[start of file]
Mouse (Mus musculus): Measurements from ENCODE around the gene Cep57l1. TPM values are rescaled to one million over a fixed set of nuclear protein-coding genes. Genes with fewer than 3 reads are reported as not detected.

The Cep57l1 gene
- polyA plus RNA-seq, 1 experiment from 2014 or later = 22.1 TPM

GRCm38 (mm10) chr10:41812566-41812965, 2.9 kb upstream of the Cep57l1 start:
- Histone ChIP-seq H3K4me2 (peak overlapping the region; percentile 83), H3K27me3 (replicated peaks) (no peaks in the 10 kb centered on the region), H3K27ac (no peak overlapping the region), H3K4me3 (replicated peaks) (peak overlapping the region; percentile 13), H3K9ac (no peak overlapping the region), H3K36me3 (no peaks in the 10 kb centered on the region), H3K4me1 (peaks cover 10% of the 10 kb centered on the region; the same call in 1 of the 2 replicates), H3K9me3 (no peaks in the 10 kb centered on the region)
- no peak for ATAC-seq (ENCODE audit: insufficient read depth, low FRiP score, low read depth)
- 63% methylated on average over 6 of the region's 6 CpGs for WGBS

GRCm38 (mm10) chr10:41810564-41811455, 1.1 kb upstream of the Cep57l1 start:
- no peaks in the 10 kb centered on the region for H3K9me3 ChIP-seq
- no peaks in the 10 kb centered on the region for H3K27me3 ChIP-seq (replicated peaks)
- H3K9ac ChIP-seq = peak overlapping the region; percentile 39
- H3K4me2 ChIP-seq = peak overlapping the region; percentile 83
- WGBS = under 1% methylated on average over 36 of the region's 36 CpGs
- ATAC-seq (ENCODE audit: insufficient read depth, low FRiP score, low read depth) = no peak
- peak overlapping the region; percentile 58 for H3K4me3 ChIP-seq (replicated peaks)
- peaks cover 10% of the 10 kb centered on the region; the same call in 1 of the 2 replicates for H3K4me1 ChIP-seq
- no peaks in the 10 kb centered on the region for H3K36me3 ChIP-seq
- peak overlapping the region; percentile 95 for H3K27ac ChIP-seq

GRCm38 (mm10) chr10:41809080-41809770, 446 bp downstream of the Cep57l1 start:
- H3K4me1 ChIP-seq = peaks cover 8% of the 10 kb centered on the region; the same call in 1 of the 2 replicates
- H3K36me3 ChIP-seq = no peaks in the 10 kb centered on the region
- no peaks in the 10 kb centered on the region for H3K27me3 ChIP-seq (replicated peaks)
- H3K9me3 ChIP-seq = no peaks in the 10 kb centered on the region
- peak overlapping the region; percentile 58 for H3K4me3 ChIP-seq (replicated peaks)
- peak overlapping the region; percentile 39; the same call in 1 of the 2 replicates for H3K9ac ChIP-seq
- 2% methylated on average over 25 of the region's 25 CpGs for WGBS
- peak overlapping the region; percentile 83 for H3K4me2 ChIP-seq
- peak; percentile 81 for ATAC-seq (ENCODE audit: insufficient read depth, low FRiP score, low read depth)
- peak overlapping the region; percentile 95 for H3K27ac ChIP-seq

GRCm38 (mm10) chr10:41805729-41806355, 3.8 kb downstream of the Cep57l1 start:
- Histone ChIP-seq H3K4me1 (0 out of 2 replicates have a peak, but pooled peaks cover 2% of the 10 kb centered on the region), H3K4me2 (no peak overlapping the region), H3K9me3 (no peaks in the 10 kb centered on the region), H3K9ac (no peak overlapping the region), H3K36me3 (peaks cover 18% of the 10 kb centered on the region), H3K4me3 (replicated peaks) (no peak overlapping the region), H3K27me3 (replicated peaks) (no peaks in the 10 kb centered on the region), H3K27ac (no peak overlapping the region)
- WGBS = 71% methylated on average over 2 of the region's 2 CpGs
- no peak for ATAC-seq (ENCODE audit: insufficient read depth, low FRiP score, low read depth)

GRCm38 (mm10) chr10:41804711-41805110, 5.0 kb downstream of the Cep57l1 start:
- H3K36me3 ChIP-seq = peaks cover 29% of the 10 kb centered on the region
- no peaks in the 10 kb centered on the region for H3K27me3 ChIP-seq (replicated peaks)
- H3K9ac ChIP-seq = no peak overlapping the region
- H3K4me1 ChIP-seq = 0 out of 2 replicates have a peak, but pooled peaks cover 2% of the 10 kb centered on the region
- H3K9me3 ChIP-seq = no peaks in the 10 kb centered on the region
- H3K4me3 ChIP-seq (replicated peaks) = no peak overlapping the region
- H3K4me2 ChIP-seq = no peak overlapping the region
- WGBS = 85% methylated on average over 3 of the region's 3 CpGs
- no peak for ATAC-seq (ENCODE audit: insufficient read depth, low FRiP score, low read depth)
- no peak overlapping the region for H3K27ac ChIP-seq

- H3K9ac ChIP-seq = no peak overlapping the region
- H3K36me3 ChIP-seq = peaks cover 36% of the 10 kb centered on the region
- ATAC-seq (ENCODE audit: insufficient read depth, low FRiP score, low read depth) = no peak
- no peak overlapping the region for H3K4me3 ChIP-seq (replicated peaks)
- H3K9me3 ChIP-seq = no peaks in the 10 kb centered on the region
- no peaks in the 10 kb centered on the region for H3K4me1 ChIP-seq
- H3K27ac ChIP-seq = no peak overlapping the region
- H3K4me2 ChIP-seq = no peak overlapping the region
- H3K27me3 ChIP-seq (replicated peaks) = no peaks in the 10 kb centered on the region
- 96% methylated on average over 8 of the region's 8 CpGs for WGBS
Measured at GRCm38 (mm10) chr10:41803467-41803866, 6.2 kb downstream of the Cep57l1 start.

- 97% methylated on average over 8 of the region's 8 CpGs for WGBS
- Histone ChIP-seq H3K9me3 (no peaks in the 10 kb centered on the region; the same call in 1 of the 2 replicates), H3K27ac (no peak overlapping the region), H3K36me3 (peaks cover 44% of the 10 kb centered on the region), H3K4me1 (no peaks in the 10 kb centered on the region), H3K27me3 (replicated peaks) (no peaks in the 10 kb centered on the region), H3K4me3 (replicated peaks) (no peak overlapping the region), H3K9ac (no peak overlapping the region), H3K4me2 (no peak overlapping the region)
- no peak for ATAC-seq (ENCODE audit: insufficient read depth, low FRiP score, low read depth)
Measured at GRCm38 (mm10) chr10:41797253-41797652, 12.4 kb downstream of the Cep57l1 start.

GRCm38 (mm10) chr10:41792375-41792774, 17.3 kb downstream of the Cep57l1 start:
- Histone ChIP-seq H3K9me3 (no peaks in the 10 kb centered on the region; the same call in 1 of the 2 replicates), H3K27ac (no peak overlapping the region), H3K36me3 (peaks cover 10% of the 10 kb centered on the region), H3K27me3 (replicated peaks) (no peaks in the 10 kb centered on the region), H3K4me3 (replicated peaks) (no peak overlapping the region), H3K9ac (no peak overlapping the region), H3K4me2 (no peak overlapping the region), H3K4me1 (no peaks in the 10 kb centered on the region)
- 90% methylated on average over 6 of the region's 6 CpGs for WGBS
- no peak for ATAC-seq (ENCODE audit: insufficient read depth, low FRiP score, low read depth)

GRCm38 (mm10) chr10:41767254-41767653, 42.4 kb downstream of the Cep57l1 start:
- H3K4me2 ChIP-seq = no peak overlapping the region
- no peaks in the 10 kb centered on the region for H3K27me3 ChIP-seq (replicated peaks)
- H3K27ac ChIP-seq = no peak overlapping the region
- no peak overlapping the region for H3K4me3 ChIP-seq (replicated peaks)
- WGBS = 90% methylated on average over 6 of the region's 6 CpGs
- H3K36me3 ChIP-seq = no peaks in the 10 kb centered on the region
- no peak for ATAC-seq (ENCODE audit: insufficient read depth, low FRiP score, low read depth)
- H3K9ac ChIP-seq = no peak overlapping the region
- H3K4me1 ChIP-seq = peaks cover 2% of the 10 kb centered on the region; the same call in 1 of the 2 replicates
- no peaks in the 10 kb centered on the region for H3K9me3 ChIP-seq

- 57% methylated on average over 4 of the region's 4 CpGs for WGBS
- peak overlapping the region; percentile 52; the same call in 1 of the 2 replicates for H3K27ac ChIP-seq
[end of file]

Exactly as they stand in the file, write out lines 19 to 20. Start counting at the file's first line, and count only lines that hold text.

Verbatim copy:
GRCm38 (mm10) chr10:41809080-41809770, 446 bp downstream of the Cep57l1 start:
- H3K4me1 ChIP-seq = peaks cover 8% of the 10 kb centered on the region; the same call in 1 of the 2 replicates